The Lagos State Government is before the Supreme Court challenging the collection of N50 stamp duty by the Federal Government on every N1,000 transaction conducted by customers in all commercial banks operating in Lagos State.
In an appeal filed before the apex court by its Attorney General and Commissioner for Justice, Mr. Adeniji Kazeem, the state government is contending that it ought to be the one collecting the N50 stamp duty rather than the Federal Government, The Punch reports.
According to Justice Kazeem, quoting Section 4(1) of the Stamp Duties Act, Cap S8 Laws of the Federation of Nigeria, 2004, the Federal Government had no right or power to collect and keep money paid as stamp duties on behalf of federating units.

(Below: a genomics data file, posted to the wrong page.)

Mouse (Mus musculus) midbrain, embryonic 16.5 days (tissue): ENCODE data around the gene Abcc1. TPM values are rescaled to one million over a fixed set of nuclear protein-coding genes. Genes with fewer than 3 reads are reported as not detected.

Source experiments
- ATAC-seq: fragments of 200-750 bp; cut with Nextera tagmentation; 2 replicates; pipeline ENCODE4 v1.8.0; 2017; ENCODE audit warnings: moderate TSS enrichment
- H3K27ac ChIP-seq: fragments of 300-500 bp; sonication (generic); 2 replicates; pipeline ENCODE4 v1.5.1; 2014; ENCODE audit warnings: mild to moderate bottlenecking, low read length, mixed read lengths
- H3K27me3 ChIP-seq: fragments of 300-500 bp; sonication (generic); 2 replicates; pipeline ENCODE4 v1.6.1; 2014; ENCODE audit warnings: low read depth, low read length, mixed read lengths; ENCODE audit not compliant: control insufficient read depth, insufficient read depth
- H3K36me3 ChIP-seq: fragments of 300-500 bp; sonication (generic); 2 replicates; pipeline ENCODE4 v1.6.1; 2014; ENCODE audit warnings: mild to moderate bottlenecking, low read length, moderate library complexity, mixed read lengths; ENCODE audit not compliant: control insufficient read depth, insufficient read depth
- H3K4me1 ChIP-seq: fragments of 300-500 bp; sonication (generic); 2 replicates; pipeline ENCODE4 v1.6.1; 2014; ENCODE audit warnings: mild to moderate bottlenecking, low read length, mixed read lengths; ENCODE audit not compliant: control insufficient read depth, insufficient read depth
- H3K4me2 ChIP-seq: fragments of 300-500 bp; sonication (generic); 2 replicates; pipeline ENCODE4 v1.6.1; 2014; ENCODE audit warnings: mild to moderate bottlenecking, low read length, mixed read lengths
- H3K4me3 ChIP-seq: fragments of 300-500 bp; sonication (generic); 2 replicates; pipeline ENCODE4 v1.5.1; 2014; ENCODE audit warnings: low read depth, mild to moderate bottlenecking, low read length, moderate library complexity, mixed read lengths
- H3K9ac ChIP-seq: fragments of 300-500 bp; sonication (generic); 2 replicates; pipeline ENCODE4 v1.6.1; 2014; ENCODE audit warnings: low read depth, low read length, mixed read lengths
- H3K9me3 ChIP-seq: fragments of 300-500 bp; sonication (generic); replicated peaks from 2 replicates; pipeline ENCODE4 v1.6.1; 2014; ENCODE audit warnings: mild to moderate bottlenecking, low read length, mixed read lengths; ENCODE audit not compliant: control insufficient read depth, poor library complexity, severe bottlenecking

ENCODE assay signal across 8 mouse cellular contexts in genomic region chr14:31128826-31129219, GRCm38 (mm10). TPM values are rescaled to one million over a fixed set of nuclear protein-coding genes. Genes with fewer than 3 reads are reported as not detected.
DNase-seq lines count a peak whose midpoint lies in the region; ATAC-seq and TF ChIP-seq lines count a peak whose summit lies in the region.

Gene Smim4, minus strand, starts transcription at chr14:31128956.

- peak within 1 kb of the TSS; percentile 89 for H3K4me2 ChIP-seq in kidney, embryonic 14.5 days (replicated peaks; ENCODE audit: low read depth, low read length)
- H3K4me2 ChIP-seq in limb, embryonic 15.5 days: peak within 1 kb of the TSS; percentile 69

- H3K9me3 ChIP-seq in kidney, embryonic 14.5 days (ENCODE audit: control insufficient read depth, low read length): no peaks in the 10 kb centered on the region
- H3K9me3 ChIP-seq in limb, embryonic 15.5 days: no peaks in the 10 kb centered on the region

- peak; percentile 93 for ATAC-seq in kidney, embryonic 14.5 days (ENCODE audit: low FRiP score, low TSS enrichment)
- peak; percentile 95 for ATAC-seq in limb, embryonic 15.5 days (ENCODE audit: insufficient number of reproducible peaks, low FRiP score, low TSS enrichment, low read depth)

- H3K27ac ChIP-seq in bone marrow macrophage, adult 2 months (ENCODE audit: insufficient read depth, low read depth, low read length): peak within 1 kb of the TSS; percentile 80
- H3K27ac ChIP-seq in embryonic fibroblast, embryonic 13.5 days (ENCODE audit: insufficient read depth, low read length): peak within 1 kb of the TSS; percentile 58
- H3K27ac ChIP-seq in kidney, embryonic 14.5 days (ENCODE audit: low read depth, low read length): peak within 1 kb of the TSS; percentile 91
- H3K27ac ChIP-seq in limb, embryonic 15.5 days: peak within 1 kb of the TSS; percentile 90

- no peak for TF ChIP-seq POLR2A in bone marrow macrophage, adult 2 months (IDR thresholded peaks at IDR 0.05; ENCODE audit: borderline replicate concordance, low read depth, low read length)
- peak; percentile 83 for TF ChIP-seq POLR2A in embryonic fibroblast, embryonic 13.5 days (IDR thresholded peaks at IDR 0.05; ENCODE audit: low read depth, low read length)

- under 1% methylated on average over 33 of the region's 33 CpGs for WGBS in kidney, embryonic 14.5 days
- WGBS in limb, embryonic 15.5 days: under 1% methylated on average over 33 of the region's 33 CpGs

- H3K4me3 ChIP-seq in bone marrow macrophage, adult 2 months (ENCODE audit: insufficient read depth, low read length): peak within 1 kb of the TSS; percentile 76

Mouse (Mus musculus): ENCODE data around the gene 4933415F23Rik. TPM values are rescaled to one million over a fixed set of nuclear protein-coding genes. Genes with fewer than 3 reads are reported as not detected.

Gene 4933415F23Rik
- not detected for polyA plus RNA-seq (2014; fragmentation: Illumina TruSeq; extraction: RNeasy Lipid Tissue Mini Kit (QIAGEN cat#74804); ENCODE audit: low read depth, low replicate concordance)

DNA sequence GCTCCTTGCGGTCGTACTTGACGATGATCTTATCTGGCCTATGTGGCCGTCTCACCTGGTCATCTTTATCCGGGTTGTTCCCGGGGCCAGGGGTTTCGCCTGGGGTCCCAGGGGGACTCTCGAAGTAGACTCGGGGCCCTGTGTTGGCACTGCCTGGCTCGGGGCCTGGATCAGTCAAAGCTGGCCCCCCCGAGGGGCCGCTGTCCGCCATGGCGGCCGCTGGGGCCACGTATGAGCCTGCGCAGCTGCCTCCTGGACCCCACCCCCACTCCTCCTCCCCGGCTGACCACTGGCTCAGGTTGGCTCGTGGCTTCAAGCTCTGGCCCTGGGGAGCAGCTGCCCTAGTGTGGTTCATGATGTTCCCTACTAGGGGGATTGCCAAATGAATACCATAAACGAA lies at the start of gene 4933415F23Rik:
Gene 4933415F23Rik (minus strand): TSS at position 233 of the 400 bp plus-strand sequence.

He further called on the Apex Court to declare as illegal the instruction given to the Central Bank of Nigeria to deduct and remit to the Federal Government N50 stamp duty collected on every N1,000 bank transaction conducted within the Lagos State territory.
The justice also sought that the Supreme Court make an order compelling the Federal Government to remit to it all such monies it had so far collected as stamp duty on bank transactions conducted within the Lagos State territory.
Kazeem argued that Section 163(b) of the Constitution gave the state an entitlement “to the sum equal to the proportion of the net proceeds of the sum collected as duties on such transaction within the territory of Lagos State.”
While urging the Supreme Court to interprete the provisions of the Stamp Duties Act, 2004, he expressed the belief that Section 4(2) of the Act made the collection of the N50 stamp duty the exclusive preserve of the state.
The State’s Attorney General and Commissioner for Justice, further urged the Supreme Court to declare that “the action of the Federal Government in collecting stamp duties within the Lagos territory without remittance is illegal.”
It would be recalled, in January 2016, in the wake of the economic crisis, Nigerian banks were ordered to begin to charge N50 stamp duty on customers.